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Game of Thrones’ Bran Stark on Whether His Character Knows the Identity of Jon Snow’s Father

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Warning: This post contains spoilers for the sixth season of Game of Thrones.

Sunday night’s Game of Thrones season six finale gave us one major moment of insight: it confirmed the fan theory that Jon Snow is, in fact, Lyanna Stark’s son — not Ned’s illegitimate bastard. The reveal came courtesy of the greenseeing powers of Bran Stark, played by Isaac Hempstead-Wright.

In a recent interview with The Hollywood Reporter, the actor addresses his character’s role as the new Three-Eyed Raven, and why his now-deceased mentor wanted him to see Jon Snow’s origin.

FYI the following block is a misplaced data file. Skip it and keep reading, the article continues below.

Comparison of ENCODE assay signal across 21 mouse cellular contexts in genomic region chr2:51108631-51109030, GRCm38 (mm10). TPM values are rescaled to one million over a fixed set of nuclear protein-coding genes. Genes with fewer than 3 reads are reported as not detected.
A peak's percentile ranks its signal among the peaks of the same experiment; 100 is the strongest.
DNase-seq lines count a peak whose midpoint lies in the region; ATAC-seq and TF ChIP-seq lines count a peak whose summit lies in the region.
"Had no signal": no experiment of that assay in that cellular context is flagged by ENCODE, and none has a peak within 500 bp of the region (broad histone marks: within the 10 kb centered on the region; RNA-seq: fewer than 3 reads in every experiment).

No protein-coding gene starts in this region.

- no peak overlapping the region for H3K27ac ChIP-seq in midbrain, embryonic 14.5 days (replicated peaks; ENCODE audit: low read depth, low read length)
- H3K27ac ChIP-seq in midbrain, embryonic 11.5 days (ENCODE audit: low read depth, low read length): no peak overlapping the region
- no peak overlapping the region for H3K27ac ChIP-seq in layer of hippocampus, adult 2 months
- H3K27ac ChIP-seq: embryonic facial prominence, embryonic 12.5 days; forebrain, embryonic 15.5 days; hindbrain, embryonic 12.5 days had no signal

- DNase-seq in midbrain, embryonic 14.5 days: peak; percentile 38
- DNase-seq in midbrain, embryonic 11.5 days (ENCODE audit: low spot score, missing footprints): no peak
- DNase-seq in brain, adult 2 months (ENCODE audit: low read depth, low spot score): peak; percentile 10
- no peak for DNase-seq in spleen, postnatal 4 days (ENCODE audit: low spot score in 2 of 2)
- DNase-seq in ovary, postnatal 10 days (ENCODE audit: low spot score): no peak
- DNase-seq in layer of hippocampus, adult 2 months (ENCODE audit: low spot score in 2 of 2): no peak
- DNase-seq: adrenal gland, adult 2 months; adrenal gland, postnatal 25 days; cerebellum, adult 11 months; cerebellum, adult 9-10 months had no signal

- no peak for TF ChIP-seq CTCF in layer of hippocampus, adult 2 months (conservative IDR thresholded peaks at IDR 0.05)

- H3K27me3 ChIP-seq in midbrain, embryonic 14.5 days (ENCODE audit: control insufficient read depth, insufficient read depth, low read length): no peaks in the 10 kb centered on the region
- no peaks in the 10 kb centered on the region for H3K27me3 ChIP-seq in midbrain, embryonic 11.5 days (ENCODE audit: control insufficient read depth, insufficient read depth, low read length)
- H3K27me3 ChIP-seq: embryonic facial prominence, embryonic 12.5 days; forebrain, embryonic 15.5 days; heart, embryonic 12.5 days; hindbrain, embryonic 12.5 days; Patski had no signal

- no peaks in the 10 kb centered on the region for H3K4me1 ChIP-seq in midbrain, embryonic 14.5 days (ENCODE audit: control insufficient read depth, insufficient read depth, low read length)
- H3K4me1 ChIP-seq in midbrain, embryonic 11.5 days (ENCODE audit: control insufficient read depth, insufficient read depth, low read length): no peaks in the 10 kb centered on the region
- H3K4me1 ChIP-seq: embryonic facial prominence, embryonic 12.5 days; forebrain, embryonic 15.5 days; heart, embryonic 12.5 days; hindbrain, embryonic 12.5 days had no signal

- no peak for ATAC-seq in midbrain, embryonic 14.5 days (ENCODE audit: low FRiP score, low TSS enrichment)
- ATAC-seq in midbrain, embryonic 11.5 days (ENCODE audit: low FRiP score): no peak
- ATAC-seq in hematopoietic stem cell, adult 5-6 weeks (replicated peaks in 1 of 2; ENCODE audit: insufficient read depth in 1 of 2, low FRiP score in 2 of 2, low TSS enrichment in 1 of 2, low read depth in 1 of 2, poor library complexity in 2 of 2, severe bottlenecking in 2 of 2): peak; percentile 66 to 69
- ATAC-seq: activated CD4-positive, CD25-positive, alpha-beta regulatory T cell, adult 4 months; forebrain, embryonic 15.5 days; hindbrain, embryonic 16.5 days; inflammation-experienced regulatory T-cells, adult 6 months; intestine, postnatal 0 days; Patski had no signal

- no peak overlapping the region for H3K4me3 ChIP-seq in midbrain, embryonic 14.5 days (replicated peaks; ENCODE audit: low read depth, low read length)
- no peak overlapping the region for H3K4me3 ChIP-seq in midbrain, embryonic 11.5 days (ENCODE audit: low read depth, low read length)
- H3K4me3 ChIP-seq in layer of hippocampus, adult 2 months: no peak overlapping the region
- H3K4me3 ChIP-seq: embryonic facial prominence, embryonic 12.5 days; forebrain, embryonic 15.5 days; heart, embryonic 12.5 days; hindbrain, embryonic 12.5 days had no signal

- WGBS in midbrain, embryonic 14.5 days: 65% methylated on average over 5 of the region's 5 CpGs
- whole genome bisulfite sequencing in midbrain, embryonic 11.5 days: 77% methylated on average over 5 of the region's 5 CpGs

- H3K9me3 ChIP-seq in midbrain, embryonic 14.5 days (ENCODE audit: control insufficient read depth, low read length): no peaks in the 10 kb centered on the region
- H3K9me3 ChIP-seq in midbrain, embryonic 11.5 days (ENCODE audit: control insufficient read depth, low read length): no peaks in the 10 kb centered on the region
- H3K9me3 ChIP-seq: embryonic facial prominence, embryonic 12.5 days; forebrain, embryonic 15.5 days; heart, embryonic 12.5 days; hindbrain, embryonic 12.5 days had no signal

“I think he can probably work it out,” Hempstead Wright said. “You can see that crushed look on Ned’s face. We don’t hear a lot about what Lyanna says. Something along the lines of, ‘If Robert finds out, he’ll kill him’… When Bran sees his father’s reaction and understands that this is a surrogate child his father has brought up, he thinks to himself, ‘Well, wait, what surrogate children has my father brought up? Oh! Jon Snow! So Jon Snow isn’t my half-brother.'”

He also ruminates on a crucial missing aspect of the Tower of Joy flashback: namely, whether Bran knows the true identity of Jon’s father. The long-running fan theory R+L=J puts forth Rhaegar Targaryen, but Hempstead-Wright thinks “we still are pretty clueless” on that front. That pivotal piece of the puzzle has the power to upend the whole ruling order in Westeros and set back Daenerys’s claim to the throne, so it’s a race to the finish to see who finds out first.

As for Bran himself, after dealing with unending hardship and tragedy, Hempstead-Wright thinks his character is living in a kind of “zen” state, like “one of those untouchable British monks where nothing upsets them.” Next up: continue his journey south, where hopefully a family reunion awaits.

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Write to Raisa Bruner at raisa.bruner@time.com